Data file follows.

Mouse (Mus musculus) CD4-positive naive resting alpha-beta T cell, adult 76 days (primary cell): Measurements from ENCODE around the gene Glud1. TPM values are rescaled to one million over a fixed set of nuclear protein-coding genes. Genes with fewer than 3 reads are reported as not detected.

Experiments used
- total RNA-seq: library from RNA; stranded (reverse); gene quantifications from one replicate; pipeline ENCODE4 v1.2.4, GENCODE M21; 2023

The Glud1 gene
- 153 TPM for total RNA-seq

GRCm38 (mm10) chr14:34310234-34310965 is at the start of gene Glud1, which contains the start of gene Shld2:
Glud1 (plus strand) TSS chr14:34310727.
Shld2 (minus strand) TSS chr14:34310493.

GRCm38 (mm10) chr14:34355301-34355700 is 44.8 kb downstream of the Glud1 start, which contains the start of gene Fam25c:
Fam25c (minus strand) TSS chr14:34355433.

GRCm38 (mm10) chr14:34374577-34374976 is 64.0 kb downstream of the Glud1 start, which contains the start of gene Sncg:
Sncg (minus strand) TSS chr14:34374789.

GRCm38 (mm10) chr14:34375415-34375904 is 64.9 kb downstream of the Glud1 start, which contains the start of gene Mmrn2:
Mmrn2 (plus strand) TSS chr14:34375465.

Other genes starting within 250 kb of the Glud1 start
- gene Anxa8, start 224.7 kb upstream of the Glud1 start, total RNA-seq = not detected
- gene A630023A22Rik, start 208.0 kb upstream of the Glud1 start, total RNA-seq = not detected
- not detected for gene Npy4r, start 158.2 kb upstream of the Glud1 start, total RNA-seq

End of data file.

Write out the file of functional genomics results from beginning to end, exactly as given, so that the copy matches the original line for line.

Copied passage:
Mouse (Mus musculus) CD4-positive naive resting alpha-beta T cell, adult 76 days (primary cell): Measurements from ENCODE around the gene Glud1. TPM values are rescaled to one million over a fixed set of nuclear protein-coding genes. Genes with fewer than 3 reads are reported as not detected.

Experiments used
- total RNA-seq: library from RNA; stranded (reverse); gene quantifications from one replicate; pipeline ENCODE4 v1.2.4, GENCODE M21; 2023

The Glud1 gene
- 153 TPM for total RNA-seq

GRCm38 (mm10) chr14:34310234-34310965 is at the start of gene Glud1, which contains the start of gene Shld2:
Glud1 (plus strand) TSS chr14:34310727.
Shld2 (minus strand) TSS chr14:34310493.

GRCm38 (mm10) chr14:34355301-34355700 is 44.8 kb downstream of the Glud1 start, which contains the start of gene Fam25c:
Fam25c (minus strand) TSS chr14:34355433.

GRCm38 (mm10) chr14:34374577-34374976 is 64.0 kb downstream of the Glud1 start, which contains the start of gene Sncg:
Sncg (minus strand) TSS chr14:34374789.

GRCm38 (mm10) chr14:34375415-34375904 is 64.9 kb downstream of the Glud1 start, which contains the start of gene Mmrn2:
Mmrn2 (plus strand) TSS chr14:34375465.

Other genes starting within 250 kb of the Glud1 start
- gene Anxa8, start 224.7 kb upstream of the Glud1 start, total RNA-seq = not detected
- gene A630023A22Rik, start 208.0 kb upstream of the Glud1 start, total RNA-seq = not detected
- not detected for gene Npy4r, start 158.2 kb upstream of the Glud1 start, total RNA-seq